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Fine-grained Differentiable Physics: A Yarn-level Model for Fabrics

Deshan Gong · Zhanxing Zhu · Andrew Bulpitt · He Wang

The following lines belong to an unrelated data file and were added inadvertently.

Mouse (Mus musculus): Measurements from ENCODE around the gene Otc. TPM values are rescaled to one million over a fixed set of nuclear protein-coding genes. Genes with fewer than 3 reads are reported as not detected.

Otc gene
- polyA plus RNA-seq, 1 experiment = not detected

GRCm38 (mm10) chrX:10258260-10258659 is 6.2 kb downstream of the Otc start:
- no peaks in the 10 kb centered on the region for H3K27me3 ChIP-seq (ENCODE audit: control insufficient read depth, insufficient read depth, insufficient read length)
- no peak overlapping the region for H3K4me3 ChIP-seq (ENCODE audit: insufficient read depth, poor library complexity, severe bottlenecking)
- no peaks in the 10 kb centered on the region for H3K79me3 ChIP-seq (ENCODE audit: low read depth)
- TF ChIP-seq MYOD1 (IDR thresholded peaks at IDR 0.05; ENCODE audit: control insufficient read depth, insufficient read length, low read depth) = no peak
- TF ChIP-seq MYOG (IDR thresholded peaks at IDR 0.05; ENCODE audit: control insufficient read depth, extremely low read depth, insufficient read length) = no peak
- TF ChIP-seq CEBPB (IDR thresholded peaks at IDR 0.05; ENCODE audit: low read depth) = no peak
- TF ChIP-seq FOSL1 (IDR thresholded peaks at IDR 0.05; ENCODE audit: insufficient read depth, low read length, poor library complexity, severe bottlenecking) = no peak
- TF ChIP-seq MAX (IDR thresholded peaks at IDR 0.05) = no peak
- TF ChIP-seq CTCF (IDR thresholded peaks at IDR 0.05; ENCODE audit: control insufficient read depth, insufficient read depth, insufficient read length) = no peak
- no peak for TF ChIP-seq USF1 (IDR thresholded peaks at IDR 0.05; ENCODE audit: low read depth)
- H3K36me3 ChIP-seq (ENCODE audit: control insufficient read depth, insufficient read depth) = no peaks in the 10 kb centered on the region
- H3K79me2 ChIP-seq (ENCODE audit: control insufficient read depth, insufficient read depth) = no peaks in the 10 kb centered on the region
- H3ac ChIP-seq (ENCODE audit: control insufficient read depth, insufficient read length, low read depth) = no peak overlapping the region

Abstract: Differentiable physics modeling combines physics models with gradient-based learning to provide model explicability and data efficiency. It has been used to learn dynamics, solve inverse problems and facilitate design, and is at its inception of impact. Current successes have concentrated on general physics models such as rigid bodies, deformable sheets, etc, assuming relatively simple structures and forces. Their granularity is intrinsically coarse and therefore incapable of modelling complex physical phenomena. Fine-grained models are still to be developed to incorporate sophisticated material structures and force interactions with gradient-based learning. Following this motivation, we propose a new differentiable fabrics model for composite materials such as cloths, where we dive into the granularity of yarns and model individual yarn physics and yarn-to-yarn interactions. To this end, we propose several differentiable forces, whose counterparts in empirical physics are indifferentiable, to facilitate gradient-based learning. These forces, albeit applied to cloths, are ubiquitous in various physical systems. Through comprehensive evaluation and comparison, we demonstrate our model's $\textit{explicability}$ in learning meaningful physical parameters, $\textit{versatility}$ in incorporating complex physical structures and heterogeneous materials, $\textit{data-efficiency}$ in learning, and $\textit{high-fidelity}$ in capturing subtle dynamics.

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